The housing crisis is still being underplayed

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One of the most powerful cultural myths of the English-speaking world over the past century has been the belief that if you work hard, you’ll earn enough to buy yourself a house and start a family.

For a long time, it held true. Between the end of the first world war and the turn of the millennium, rates of home ownership climbed rapidly in both Britain and the US, topping out at about 70 per cent as young adults flew the parental nest and set up homes of their own.

But in recent decades, that trend has not only stalled but reversed. In 1980, almost half of 18 to 34-year-olds in Britain and America lived in their own property with children of their own, making this the most common arrangement for young adults. Today that is true of only about one in five, and the most common set-up for 18 to 34-year-olds is now to be living with their parents.

Chart showing that the most common situation for young adults in Britain and America used to be living as a couple with children. Today it’s living with their parents

While some of this is due to the expansion of higher education, the trends hold true even after excluding students. The dream of a family home of one’s own has become just that — a distant dream.

But while the housing affordability crisis gets a fair amount of airtime, it often feels secondary to other leading concerns of the day. The breakdown of a central aspirational belief across the wider Anglosphere is at risk of becoming background noise.

One key reason for the lack of serious attention or action is age, which works in two ways. First, the people most acutely affected by this problem are from an age bracket that still exercises little political clout by voting. Second, few above the age of about 45 — ie virtually all key decision makers — appreciate what it’s like to have this particular key rite of passage postponed, sometimes indefinitely.

The latter point is under-appreciated. We have long-established ways of both discussing and tackling recurring economic shocks such as recessions or inflation. Every tool in the box is thrown at the problem, and the media, politicians and the public alike talk of little else until the worst is over. But the housing crisis is different. There are no recent playbooks to draw from.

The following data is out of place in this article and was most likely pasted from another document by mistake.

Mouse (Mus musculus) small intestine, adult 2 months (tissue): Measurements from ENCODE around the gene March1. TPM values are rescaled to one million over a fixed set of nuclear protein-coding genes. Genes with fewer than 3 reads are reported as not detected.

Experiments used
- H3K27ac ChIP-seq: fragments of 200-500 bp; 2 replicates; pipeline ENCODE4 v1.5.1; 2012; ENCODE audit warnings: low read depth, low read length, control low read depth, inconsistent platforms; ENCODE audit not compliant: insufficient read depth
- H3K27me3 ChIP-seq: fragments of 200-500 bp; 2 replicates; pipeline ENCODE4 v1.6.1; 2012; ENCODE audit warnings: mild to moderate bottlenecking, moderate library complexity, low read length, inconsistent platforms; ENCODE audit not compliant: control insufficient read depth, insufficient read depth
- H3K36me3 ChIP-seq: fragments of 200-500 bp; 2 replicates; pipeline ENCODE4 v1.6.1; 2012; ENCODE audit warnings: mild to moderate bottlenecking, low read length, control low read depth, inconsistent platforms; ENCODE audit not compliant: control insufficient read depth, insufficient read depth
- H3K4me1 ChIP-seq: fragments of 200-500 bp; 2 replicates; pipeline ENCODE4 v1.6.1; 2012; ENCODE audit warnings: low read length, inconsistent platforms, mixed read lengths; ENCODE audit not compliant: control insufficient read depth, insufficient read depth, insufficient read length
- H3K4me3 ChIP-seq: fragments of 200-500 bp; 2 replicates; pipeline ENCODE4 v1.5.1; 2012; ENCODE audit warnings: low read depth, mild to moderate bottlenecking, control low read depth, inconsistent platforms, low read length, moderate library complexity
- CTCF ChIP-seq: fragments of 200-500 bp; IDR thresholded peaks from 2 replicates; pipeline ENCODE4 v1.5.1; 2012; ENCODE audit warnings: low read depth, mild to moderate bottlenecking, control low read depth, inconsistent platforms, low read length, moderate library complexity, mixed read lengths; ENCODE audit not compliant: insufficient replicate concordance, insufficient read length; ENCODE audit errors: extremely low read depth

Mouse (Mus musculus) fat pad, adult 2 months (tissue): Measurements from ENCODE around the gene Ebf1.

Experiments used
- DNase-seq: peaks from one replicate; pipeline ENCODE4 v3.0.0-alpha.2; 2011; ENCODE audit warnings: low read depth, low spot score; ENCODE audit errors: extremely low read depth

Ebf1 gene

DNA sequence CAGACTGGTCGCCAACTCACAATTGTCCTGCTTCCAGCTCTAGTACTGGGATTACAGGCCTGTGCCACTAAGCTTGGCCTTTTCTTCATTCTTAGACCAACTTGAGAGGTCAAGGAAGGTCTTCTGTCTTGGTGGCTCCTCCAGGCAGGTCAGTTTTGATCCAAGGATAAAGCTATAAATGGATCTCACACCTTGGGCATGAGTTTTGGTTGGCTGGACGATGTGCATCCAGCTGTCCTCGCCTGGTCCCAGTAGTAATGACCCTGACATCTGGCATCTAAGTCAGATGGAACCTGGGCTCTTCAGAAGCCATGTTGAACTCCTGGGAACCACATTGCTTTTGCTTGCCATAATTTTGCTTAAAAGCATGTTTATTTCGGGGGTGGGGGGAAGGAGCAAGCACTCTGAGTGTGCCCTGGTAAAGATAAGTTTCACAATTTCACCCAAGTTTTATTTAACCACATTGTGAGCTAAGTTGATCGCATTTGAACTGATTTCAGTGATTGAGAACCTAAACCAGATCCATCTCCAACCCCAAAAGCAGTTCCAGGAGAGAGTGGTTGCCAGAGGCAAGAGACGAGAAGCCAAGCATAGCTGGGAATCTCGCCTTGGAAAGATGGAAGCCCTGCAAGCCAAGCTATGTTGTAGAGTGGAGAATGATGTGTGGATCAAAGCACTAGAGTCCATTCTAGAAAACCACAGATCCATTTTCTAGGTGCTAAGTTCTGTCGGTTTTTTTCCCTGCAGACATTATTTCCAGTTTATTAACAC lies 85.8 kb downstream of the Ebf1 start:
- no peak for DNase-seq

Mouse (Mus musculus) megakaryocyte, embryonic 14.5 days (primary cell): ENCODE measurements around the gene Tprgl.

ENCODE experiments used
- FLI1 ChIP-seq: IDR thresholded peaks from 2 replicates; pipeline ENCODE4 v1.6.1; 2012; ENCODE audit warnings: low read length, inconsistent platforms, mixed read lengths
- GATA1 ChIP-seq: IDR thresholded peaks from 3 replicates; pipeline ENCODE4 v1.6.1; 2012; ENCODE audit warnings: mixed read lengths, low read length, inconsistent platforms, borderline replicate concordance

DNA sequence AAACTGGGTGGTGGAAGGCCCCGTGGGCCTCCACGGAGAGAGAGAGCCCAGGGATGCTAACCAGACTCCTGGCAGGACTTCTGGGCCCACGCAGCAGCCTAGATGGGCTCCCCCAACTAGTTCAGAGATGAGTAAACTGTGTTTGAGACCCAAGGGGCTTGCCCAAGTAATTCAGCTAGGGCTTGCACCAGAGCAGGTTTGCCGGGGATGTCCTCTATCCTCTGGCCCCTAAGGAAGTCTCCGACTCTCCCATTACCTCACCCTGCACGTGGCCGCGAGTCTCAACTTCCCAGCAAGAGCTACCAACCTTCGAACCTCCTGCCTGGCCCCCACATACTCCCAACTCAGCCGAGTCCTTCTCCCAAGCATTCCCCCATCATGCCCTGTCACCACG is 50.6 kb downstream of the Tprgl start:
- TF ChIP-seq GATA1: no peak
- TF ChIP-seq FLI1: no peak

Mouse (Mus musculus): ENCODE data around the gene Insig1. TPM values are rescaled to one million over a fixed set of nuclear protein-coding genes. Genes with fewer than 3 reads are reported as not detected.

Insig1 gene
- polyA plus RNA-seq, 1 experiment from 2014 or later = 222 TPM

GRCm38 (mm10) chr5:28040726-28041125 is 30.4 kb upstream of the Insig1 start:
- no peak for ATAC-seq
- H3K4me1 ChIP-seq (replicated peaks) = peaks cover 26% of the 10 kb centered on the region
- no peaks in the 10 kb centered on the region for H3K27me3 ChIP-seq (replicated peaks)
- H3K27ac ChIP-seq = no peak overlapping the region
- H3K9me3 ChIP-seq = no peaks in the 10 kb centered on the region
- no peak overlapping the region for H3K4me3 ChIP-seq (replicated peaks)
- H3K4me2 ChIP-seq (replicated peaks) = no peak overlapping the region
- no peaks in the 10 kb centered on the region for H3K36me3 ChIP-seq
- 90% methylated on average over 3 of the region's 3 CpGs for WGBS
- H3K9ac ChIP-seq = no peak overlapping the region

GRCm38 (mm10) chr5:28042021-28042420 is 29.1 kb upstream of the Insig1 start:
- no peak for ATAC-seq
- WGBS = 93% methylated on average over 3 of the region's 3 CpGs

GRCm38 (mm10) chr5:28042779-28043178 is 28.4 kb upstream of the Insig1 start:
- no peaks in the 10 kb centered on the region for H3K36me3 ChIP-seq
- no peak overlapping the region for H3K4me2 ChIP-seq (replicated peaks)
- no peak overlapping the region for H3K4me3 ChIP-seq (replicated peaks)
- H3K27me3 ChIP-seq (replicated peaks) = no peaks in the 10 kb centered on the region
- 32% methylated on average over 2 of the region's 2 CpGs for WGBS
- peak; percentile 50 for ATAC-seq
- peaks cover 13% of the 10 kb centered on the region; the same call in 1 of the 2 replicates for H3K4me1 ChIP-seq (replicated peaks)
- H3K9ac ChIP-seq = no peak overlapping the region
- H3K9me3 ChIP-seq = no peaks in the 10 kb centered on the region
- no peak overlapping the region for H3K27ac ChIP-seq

Chart showing that the last time UK house prices were this expensive relative to earnings was in 1876

Aside from the occasional blip, average house prices were roughly four times average earnings in the UK for 80 years between the 1910s and 1990s. This was a fixed characteristic of British society. Knuckle down, save for a few years and buy in your late twenties: simple. Then the ratio doubled in the space of a decade. The last time it was that high, cars had not yet been invented, Queen Victoria was on the throne and home ownership was the preserve of a wealthy minority.

To put the price-to-earnings ratio into more tangible terms, it now takes 13 years to save a deposit for the average UK property (up from three in the mid 1990s), and 30 years in London (up from four). To state the obvious, nobody spends 30 years saving for a house. The dream is over.

Chart showing that it takes far longer than it used to for first-time buyers to save for a typical deposit, rising as high as 30 years in London

But despite such a historic economic and societal shock, the response from politicians and policymakers has been muted, in sharp contrast to the recent inflation spike.

Economists, central bankers and politicians spent the past two years battling a cost of living crisis that saw prices rise by an estimated 20 per cent in total, largely offset by pay increases. Whereas a 100 per cent real-terms increase in the unaffordability of perhaps the single most important good in modern western society has generally been treated as a young person’s issue with politicians paying only lip service to solutions.

The breakdown of the housing conveyor belt has huge and diverse impacts. Studies show that the inability to afford a home causes people to postpone starting a family or simply not have children at all. High housing costs also divert individuals away from productive places and activities, and dramatically increase inequality in wealth and between regions.

With big elections on the horizon on both sides of the Atlantic, politicians are relieved that they can point to encouraging signs about inflation’s possible return to normal levels. The housing affordability crisis shows no signs of following suit. It should be at the top of the agenda as the political campaigns get under way., @jburnmurdoch


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